>Some bands make a career of striving toward the new: new sounds, new techniques, new combinations, new instruments. Few bands live in the past, making bygones relevant once again and resurrecting parts of music that died well before the start of the twenty-first century. But when a group like The Great Republic of Rough and Ready comes along, with the power to conjure the ghosts of music past, it can be a magical, albeit nostalgic feeling.
Everything about The Great Republic is of another time. From their hand-woven album artwork to the ‘30s jazz-club presentation of the music at bars around New York, The Great Republic reeks of a time and place in America that has been lost for the better part of a century. Guitarist Samuel Stein, sitting on a stool with only his guitar mic’d, never speaks a word and wears his vagabond suit and argyle socks as if he’s only just stepped off the steam-engine train after an arduous journey. He projects the style of a grizzled vet, wise beyond his years. Singer Elissa Spencer stands at the microphone, completely at ease, oozing confidence and consistently sipping whiskey that, despite her outwardly obvious twenty-something years, gives her voice a sixty-something fineness. Think Nina Simone. Think Ella Fitzgerald. No effort at all…just smooth and smoky.
This picture that was painted in the dim light of Banjo Jim’s on Manhattan’s Lower East Side is painted just as clearly on The Great Republic of Rough and Ready’s eponymous debut EP. From the opening croon of “Candyman”–the song that drew me toward the front of the room at Banjo Jim’s and whose sweetness seeps from the speakers–to the closing electric riff of “Gospel Ship,” The Great Republic of Rough and Ready is twenty minutes of ephemeral and ethereal time travel. As Spencer croons “Candyman” again and again, accentuated only by a light mandolin, the silences between her breathy pleas are rife with both pleasure and pain. Her a cappella jazz-vocal intro to “See See Rider Blues” harkens back to a barbershop quartet. At first Spencer is a lone voice, but slowly (as the magic of computers allow), three other Spencers fill the sound, signaling the entrance of Stein’s fingerpicked guitar licks and droning bassline that underlie the remainder of the song. Stein whips out the electric on “Cherry Ball Blues,” and his driving groove dances playfully with Spencer’s choked, meandering vocals. The intricate electric guitar riffs on “Gospel Ship” play similarly with Spencer’s carefully crafted melody, but with a more rhythmic and lyrical focus. This is all to say that, despite the EP’s diminutive runtime, between jazz vocals and blues riffs and subtly experimental instrumentation, The Great Republic of Rough and Ready have covered nearly half a century of American blues tradition.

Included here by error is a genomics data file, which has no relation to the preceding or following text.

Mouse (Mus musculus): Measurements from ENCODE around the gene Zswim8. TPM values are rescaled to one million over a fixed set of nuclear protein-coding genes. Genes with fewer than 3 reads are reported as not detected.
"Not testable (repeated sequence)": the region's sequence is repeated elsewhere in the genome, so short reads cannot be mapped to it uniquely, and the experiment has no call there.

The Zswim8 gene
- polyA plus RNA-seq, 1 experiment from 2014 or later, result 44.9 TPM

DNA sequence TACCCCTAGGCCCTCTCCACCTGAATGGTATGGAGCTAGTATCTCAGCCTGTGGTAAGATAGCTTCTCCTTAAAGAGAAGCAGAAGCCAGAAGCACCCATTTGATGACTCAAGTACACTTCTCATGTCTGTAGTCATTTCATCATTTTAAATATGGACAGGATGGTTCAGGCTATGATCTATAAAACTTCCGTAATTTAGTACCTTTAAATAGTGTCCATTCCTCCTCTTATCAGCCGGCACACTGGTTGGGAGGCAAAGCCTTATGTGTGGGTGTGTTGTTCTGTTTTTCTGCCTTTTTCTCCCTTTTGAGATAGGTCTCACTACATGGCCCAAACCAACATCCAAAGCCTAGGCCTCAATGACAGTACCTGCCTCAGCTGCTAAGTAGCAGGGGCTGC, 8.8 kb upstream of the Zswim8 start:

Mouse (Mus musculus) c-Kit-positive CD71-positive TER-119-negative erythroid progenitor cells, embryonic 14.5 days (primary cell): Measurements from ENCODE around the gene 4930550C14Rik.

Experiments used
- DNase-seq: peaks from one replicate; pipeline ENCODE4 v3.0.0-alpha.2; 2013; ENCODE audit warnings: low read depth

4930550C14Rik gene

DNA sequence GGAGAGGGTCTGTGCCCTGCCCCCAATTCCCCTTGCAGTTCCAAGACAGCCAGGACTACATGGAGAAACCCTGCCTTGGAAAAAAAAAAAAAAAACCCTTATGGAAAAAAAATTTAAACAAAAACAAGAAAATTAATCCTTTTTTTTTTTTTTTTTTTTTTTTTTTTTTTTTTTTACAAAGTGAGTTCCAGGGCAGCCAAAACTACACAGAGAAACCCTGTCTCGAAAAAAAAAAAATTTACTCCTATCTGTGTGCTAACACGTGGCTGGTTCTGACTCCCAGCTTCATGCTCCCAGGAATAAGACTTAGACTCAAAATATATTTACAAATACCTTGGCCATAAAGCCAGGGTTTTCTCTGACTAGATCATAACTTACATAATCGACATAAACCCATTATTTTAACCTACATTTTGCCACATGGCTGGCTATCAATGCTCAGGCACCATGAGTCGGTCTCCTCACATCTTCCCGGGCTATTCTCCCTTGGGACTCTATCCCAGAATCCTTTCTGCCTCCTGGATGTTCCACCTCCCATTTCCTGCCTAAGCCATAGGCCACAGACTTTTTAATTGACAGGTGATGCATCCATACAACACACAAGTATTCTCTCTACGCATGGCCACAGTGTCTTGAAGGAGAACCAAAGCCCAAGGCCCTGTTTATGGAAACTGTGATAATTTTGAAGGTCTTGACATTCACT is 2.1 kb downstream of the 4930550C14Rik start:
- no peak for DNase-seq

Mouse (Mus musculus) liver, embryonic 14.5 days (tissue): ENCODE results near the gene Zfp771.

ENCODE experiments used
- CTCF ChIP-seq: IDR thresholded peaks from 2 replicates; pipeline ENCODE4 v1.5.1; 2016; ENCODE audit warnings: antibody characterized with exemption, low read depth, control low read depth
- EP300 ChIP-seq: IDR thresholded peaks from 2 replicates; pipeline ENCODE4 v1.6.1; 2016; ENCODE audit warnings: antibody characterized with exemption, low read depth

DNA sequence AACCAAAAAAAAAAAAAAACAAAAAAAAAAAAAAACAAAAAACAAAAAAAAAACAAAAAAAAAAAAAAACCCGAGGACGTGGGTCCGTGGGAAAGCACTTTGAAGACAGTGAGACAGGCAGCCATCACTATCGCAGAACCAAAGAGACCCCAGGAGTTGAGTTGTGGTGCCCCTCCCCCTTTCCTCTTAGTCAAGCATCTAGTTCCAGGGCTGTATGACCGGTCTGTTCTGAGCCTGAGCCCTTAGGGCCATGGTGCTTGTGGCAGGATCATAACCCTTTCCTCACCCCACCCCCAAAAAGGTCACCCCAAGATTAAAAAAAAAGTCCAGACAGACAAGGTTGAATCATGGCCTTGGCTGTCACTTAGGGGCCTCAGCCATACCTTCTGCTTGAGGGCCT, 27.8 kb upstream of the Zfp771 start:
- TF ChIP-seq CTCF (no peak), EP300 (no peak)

The Great Republic of Rough and Ready’s twenty minute journey tells of a transient man and a weathered woman from the early 1900s putting on a traveling show, telling the stories of their life together. Through the quaint simplicity of a guitar and a voice (with some horns, strings, harmonium and mandolin sporadically and subtly thrown into the mix), this brief yet powerful narrative seems very honest in a way that more modern electronic music simply cannot be. It sounds like the roots of Americana and folk and Southern blues just reaching through space and time to remind us that, without such sound routes, the Justin Vernons and the Sam Beams and, yes, even the Elissa Spencers, would be nowhere at all.
Listen to and follow The Great Republic of Rough and Ready at http://www.myspace.com/grrready